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Big 4 corporate accounting firms announce mainstream ESG reporting metrics

The four big accounting firms and the World Economic Forum are asking corporations to include certain environmental, social and governance metrics in their mainstream disclosures such as annual reports and proxy statements as a way to standardize such reporting.

The firms — Deloitte Touche Tohmatsu Ltd., KPMG International Cooperative, Ernst & Young LLP and PricewaterhouseCoopers LLP — and the International Business Council of the World Economic Forum developed the 21 core and 34 expanded ESG metrics over the past year in consultation with more than 160 companies and investors. The move comes amid a number of other initiatives by groups and European governmental organizations to create uniform ESG standards and reporting metrics, which the firms and the International Business Council said their report should complement.

Major companies have grappled for years with how to appease the growing ESG disclosure appetite of investors, ratings agencies and other entities, while critics of the movement contend the lack of definition around those terms leaves room for green-washing. The firms' recommended disclosure metrics are meant to make it easier for investors and others to compare companies' ESG practices across sectors and countries.

"By reporting on these recommended metrics in its mainstream report — and integrating them into governance, business strategy and performance management — a company demonstrates to its shareholders and stakeholders alike that it diligently weighs all pertinent risks and opportunities in running its business," the white paper said. Furthermore, "corporations that align their goals to the long-term goals of society ... are the most likely to create long-term sustainable value, while driving positive outcomes for business, the economy, society and the planet."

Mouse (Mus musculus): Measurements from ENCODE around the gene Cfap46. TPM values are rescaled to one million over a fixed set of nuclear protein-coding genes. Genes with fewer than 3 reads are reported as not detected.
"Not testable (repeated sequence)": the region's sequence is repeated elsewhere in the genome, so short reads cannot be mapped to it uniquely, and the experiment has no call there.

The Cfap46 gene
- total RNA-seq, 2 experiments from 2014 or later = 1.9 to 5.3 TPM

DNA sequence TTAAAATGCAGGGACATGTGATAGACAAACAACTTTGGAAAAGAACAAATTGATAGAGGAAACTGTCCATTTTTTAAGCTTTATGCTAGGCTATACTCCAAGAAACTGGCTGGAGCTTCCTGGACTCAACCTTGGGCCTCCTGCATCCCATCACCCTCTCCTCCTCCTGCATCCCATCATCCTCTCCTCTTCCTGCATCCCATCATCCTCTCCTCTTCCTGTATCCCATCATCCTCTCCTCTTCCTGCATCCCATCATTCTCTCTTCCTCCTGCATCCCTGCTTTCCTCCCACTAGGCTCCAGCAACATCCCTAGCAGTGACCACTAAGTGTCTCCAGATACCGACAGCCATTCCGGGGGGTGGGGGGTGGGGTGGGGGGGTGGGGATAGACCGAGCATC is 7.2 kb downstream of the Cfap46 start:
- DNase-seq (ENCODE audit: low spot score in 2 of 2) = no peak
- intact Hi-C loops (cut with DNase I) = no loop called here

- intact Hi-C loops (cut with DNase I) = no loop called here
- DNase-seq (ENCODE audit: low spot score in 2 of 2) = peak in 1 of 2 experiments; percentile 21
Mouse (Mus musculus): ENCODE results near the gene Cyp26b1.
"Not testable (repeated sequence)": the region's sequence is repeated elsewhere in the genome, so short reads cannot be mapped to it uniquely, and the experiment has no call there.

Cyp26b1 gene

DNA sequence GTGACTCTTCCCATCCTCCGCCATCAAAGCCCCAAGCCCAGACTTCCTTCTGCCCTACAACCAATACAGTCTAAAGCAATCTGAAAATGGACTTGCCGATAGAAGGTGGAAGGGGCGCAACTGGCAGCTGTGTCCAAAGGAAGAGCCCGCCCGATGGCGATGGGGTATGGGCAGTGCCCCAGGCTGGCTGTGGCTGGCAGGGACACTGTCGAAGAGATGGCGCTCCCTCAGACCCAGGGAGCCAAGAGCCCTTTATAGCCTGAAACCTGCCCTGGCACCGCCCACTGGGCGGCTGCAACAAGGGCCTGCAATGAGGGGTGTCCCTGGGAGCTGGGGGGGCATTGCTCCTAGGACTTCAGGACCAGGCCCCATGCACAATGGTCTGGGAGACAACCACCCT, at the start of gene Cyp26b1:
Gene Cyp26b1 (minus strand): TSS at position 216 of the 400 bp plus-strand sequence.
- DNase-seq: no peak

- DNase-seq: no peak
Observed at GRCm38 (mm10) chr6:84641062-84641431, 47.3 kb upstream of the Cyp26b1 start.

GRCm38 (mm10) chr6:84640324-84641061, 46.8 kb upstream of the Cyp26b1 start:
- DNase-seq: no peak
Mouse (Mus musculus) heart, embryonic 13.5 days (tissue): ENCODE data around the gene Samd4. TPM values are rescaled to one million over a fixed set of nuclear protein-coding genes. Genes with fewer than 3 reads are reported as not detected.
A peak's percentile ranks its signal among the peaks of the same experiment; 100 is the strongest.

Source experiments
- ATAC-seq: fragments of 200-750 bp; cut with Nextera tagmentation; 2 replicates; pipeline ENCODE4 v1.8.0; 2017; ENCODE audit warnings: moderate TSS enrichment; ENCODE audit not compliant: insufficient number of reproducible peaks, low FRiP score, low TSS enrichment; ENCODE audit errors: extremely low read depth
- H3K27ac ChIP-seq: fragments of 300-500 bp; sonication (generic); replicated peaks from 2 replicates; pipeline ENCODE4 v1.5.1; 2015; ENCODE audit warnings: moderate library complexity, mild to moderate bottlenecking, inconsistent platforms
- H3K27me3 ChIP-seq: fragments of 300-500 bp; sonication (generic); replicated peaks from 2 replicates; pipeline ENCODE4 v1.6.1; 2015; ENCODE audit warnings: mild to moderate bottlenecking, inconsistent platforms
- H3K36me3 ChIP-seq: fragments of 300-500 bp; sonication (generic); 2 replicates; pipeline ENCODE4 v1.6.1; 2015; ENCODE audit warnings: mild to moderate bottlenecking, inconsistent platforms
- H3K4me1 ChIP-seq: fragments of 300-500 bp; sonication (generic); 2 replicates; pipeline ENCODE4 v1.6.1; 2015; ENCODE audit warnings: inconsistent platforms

The firms said the 21 core metrics are primarily qualitative data that many companies are already reporting, albeit often in different formats, and largely focus on activities within an organization's own boundaries. The expanded 34 metrics focus more on the wider value chain "or convey impact in a more sophisticated or tangible way, such as monetary terms," the white paper said. The firms suggested that if companies decide to not disclose any metrics, they should outline in their reports which ones they left out and why.

Some environmental details the firms ask companies to disclose include greenhouse gas emissions, status on implementing the recommendations of the Task Force on Climate-related Financial Disclosures, and amounts of water consumption and withdrawals in water-stressed areas. On social issues, the metrics include a company's racial, age and gender diversity statistics, pay equality and wage ratios as compared to local minimum wage, and an explanation of any operations or suppliers considered to be high risk for having child labor or forced labor. Companies should also disclose worker injury, fatalities and safety details as well as training statistics.

Companies would also describe total costs related to research and development of better products and services. The expanded metrics include water pollution, solid waste such as single-use plastics and disposal practices, discrimination and harassment incidents, collective bargaining rights and resource availability.